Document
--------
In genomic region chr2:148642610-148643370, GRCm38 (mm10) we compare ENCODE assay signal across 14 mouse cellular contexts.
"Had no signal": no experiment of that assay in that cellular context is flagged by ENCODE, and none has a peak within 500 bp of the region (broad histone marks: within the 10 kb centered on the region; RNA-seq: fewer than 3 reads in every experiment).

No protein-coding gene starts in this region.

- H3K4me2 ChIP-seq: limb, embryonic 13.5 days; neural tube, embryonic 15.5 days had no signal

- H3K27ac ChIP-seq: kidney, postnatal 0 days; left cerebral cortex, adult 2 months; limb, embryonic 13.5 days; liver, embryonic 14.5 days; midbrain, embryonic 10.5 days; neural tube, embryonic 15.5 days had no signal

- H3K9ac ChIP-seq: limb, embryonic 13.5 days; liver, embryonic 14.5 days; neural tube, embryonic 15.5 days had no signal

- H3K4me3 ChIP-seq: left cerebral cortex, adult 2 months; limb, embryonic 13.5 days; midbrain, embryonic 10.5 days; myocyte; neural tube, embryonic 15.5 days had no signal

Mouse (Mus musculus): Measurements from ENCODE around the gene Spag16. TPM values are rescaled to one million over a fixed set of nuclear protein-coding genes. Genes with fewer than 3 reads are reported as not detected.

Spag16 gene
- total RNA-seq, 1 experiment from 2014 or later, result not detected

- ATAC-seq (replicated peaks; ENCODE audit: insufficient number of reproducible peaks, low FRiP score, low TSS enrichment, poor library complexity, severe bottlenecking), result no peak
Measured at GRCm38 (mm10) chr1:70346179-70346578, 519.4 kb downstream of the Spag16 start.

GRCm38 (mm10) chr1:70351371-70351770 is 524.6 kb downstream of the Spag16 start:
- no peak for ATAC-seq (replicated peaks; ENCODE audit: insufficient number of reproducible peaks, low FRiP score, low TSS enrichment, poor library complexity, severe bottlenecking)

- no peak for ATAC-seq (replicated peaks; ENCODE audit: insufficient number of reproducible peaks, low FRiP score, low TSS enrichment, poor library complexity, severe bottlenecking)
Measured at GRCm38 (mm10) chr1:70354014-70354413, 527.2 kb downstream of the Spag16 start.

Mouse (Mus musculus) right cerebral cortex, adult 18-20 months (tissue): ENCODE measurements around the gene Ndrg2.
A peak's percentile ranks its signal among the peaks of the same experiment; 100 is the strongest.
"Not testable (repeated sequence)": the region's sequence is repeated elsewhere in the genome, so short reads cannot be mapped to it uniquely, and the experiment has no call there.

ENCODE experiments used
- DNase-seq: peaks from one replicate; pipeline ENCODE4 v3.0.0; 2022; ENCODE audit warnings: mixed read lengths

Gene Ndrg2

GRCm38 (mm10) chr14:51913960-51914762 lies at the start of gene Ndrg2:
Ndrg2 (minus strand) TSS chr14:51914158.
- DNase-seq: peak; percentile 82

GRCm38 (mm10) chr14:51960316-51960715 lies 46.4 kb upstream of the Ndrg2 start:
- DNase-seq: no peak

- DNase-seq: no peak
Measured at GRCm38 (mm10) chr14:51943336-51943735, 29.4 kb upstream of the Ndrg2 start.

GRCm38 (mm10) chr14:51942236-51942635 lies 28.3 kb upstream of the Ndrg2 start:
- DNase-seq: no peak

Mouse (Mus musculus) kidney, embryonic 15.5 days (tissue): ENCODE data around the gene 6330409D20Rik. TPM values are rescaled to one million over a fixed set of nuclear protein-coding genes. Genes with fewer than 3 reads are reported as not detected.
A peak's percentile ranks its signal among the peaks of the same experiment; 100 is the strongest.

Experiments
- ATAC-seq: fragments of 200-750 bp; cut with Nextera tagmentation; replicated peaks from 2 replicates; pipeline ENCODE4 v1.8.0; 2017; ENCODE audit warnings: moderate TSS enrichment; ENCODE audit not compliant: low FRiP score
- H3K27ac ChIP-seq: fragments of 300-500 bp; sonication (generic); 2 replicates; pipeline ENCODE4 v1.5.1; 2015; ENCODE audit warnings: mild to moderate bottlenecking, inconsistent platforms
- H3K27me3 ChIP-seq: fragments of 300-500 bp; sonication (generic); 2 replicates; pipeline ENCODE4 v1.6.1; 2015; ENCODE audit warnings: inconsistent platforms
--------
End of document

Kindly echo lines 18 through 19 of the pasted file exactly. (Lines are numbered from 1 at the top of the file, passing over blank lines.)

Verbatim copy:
A peak's percentile ranks its signal among the peaks of the same experiment; 100 is the strongest.
"Not testable (repeated sequence)": the region's sequence is repeated elsewhere in the genome, so short reads cannot be mapped to it uniquely, and the experiment has no call there.